What Does PrEP Mean for Condom Use?

August 5, 2014

PxROAR member Nicholas Feustel spoke about PrEP to the German magazine Männer. What follows is a translation into English Nicholas did for us. The original article, in German, is available here.

PrEP (pre-exposure prophylaxis) is all the rage in the HIV prevention field, especially since the WHO reviewed the strategy positively. It‘s a heated debate: Do we still need to wear condoms to prevent HIV infection? Are HIV-negative people going to ‘prep‘, i.e. taking the HIV drug Truvada, the only one of which we know for sure that it can prevent HIV transmission? To help answer some of these questions, we spoke with Hamburg resident Nicholas Feustel, who advocates for PrEP.

Nicholas, you work with “AVAC – Global Advocacy for HIV Prevention”. What do they do and why are you with them?

AVAC is an organization headquartered in the USA, which advocates for biomedical HIV prevention. Much of their work is introducing new prevention options in addition to condoms. I personally would like to advocate for the destigmatization of PrEP and people who would like to take PrEP here in Germany, even before PrEP becomes available here.

Is AVAC associated with the pharmaceutical industry?

No, not at all.

Who should be taking PrEP in your opinion? Many read the World Health Organization recommendations and thought, “just because I’m gay, it doesn‘t mean that I have to take medication”.

Yes, the WHO statement was misinterpreted by very many people. The WHO is not saying that all gay men are to take PrEP, but that all gays should consider it. The WHO recommendations act also as political statements rather than individual instructions. In this case, the WHO wants to push PrEP as an option, now that we know that it works.

However, who should be taking PrEP?

The main target group are people who do not or do not always use condoms during sex. It is for those who find that condoms are not an appropriate way to protect against HIV for them. With PrEP, they could still make the decision to protect themselves from HIV. There just are many who do not get along with condoms. Be it because they lose their erection when putting on the condom or they want to be close to their partner without a latex barrier. And we know that many of the new infections occur in supposedly monogamous relationships. Or, for example for women, if it is not possible for them to get their partners to use condoms, PrEP could provide suitable protective ability. Ultimately, I do not care why people don‘t use condoms, I do not want to judge their behaviour morally. Some just don‘t, period.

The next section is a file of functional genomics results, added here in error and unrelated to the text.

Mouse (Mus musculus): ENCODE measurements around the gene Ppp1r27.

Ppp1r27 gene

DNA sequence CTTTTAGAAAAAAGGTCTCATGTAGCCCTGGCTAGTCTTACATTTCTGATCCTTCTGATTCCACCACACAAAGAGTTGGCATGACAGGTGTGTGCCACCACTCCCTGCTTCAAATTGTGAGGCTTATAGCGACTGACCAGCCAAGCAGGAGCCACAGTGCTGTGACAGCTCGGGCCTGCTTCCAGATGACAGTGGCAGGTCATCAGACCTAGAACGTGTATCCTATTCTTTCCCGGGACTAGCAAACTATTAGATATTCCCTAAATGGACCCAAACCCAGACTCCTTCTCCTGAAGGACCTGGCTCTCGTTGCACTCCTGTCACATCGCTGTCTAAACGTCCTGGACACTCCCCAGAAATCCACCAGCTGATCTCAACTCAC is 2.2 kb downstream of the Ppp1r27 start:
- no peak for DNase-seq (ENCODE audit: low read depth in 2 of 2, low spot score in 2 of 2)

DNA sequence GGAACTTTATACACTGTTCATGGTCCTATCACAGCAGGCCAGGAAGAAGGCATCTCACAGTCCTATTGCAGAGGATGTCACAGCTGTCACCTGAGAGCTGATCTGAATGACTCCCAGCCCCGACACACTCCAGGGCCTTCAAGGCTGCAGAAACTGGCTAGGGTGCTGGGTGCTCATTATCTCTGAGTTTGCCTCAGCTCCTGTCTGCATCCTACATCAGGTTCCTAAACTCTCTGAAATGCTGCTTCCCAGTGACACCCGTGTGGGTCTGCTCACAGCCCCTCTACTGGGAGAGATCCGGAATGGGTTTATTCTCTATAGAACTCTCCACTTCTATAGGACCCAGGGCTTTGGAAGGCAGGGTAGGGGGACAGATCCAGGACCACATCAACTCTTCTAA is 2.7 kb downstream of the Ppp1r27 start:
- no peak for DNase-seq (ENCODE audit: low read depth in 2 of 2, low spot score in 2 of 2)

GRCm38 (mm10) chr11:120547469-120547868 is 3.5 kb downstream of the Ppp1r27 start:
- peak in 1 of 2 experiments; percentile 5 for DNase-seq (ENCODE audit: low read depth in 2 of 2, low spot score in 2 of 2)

But haven‘t we got used to condoms more or less? Why change our strategy now?

No one is to change their strategy. If condoms work for you, absolutely continue to use them! But consider this: When HIV and AIDS emerged, condoms were the only way to have safer sex. As a result, we got drummed for 30 years that only gays who have sex with condoms are good gays. And sex without a condom is evil, evil, evil. Imagine we already had a PrEP drug when HIV and AIDS emerged. Would people have chosen to use condoms or take a pill once a day? I think people who do not or do not always use condoms are not “hedonistic bareback sluts”. Condoms are simply not the appropriate means to protect themselves from HIV. PrEP could be an alternative for them.

Condoms also protect against other sexually transmitted infections (STIs).

Yes, but not fully. Many STIs are transmitted during oral sex. If someone who doesn‘t use condoms, but takes PrEP to protect themselves from HIV, that‘s already quite something! And also, for a new PrEP prescription you have to go to see your doctor every three months, where they will test not just for HIV but other STIs as well. With PrEP, people engaging in high-risk behavior would go to see a doctor regularly and other STIs would be detected and treated early. This might even reduce the spread of other STIs.